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The higgs particle or field is what gives mass to everything. It's said that nothing can escape a black hole. If that is true how can the black hole "tell" its mass as even the higgs would not be able to escape? If higgs particles are able to escape, will eventually all matter be converted to higgs particles -- it's the only way out of the black hole?

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    $\begingroup$ I think youv'e misunderstood the Higgs mechanism $\endgroup$ – bemjanim Feb 5 at 17:57
  • $\begingroup$ @bemjanim: Could you help out and provide a reference. It would probably help user3800527. $\endgroup$ – Semoi Feb 5 at 18:05
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    $\begingroup$ Does this answer your question? What gives mass to black hole? $\endgroup$ – Semoi Feb 5 at 18:06
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    $\begingroup$ Every kind of particle gets emitted from a black hole as Hawking radiation to some degree. Higgs particles would be negligible until the very end when the hole is extremely hot. $\endgroup$ – G. Smith Feb 5 at 18:13
  • $\begingroup$ The introduction section of the wikipedia page for the Higgs boson provides a good overview of the basics. $\endgroup$ – bemjanim Feb 5 at 21:12
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"The Higgs particle or field is what gives mass to everything." No: not so. Most of the rest mass of any composite system is owing to the energy of its internal interactions.

But I wonder whether your question is really coming from some vague intuition that some sort of particle or influence has to travel from inside the black hole to outside, in order that the gravitational interaction can take place. This intuition is more wrong than right. It can be invoked if one understands quantum field theory well enough, and the distinction between particles and virtual particles or "off-shell" processes. But I would not recommend you do that until you have learned that area of maths. Better to stick to classical physics for your main intuitions about all gravitational phenomena.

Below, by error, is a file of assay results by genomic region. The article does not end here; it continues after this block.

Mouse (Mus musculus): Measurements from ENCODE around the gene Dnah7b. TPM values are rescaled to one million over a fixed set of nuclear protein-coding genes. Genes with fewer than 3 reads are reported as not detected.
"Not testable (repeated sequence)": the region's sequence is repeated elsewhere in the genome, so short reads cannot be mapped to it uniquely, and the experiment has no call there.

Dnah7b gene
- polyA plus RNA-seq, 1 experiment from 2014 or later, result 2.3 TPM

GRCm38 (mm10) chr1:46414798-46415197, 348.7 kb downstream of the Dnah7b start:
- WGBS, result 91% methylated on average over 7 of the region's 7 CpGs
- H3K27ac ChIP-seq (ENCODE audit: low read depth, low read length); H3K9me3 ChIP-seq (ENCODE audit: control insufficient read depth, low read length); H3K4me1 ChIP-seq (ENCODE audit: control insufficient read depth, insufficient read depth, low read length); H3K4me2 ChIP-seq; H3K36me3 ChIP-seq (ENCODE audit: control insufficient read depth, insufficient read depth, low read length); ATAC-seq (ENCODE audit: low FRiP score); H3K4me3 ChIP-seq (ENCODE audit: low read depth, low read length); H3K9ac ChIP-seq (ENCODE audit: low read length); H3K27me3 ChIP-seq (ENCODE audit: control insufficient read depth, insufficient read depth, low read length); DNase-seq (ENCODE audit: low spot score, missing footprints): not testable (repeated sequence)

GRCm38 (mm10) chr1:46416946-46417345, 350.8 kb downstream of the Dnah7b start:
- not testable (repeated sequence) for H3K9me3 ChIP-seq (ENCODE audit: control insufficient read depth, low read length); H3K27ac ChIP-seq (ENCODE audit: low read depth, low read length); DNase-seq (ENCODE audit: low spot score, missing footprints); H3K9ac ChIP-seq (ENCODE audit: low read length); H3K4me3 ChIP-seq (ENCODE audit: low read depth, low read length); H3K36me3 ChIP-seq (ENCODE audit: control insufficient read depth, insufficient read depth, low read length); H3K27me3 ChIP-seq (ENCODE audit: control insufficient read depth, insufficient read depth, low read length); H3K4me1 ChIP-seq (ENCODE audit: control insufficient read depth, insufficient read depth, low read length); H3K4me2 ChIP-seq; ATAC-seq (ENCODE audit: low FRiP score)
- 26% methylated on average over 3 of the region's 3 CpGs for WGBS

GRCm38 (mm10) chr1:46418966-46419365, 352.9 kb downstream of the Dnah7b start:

The following might help.

The spacetime outside a spherically symmetric mass is the same, for a given mass, no matter what form the mass takes. At locations outside the object there will be no difference for a spherical star or rock or a spherical black hole. If the star were to collapse in a spherically symmetric way, then there would be no change at all outside the region initially occupied by the star, either during the collapse or after it. This helps one to see that the gravitational phenomena at any given place are caused by the shape of spacetime right at that place, not what is going on somewhere else. Meanwhile the shape of spacetime at one place is related to its shape at nearby places, and so on. The shape (i.e. curvature) is set up at any given place through the history of whatever happened at that place. It is not set up by influences propagating from inside a black hole or anything like that.

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  • $\begingroup$ I was more thinking the way Erick van der linden describes space and gravity as an emerging force was thinking maybe higgs is a carrier for this all mass time gravity and space are emerging oh well it's above my knowledge there's no m theory yet. $\endgroup$ – user3800527 Feb 16 at 20:36
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The basic answer to your question is no, a Higgs particle cannot escape from the event horizon of a black hole, just like everything else. Although the underlying Higgs field is a (small, but important) source of mass for leptons, quarks, and the weak bosons ($W^{\pm},Z^0$), this essentially does not affect the discussion of how an actual Higgs boson particle will behave inside a black hole. Putting aside the fact that a Higgs particle will decay rather quickly (even in the black hole background), it will just fall to the center of the black hole, like anything else would.

I suspect a full quantum-gravity calculation will give this same basic answer, since at the heart of this is the fact that the event horizon distinguishes causally separated regions of spacetime, so by Lorentz invariance the particle can't escape.

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